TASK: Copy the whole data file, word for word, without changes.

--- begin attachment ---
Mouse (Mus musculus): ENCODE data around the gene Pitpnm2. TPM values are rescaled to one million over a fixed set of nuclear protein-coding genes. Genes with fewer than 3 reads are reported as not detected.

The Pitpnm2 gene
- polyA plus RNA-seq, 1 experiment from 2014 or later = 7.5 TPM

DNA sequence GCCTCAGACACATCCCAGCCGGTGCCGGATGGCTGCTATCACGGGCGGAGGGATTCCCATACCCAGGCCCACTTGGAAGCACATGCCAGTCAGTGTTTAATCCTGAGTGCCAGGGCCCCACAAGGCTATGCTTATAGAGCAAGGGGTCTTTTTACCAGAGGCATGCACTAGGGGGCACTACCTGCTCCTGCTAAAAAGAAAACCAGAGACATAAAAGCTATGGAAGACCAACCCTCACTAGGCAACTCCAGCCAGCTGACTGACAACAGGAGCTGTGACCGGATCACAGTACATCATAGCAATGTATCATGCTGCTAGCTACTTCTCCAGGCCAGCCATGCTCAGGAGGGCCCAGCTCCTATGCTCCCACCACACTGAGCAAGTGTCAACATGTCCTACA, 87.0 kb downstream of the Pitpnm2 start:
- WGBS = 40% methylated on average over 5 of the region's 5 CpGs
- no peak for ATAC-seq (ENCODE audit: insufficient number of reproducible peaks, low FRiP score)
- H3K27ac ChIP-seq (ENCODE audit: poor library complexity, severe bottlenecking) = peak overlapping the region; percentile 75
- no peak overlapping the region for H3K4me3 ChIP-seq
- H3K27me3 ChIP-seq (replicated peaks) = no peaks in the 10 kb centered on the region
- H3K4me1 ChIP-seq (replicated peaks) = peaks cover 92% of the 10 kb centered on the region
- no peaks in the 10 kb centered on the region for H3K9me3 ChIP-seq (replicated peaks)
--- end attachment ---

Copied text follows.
Mouse (Mus musculus): ENCODE data around the gene Pitpnm2. TPM values are rescaled to one million over a fixed set of nuclear protein-coding genes. Genes with fewer than 3 reads are reported as not detected.

The Pitpnm2 gene
- polyA plus RNA-seq, 1 experiment from 2014 or later = 7.5 TPM

DNA sequence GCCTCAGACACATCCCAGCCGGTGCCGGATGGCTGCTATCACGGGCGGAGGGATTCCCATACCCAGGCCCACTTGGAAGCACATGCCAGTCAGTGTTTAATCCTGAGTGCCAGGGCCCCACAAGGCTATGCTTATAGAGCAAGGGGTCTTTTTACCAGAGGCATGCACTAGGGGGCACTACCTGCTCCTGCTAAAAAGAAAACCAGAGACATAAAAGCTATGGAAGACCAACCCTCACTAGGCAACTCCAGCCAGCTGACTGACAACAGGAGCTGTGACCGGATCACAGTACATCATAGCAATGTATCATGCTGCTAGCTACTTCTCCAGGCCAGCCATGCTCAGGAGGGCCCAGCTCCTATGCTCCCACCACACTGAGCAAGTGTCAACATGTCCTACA, 87.0 kb downstream of the Pitpnm2 start:
- WGBS = 40% methylated on average over 5 of the region's 5 CpGs
- no peak for ATAC-seq (ENCODE audit: insufficient number of reproducible peaks, low FRiP score)
- H3K27ac ChIP-seq (ENCODE audit: poor library complexity, severe bottlenecking) = peak overlapping the region; percentile 75
- no peak overlapping the region for H3K4me3 ChIP-seq
- H3K27me3 ChIP-seq (replicated peaks) = no peaks in the 10 kb centered on the region
- H3K4me1 ChIP-seq (replicated peaks) = peaks cover 92% of the 10 kb centered on the region
- no peaks in the 10 kb centered on the region for H3K9me3 ChIP-seq (replicated peaks)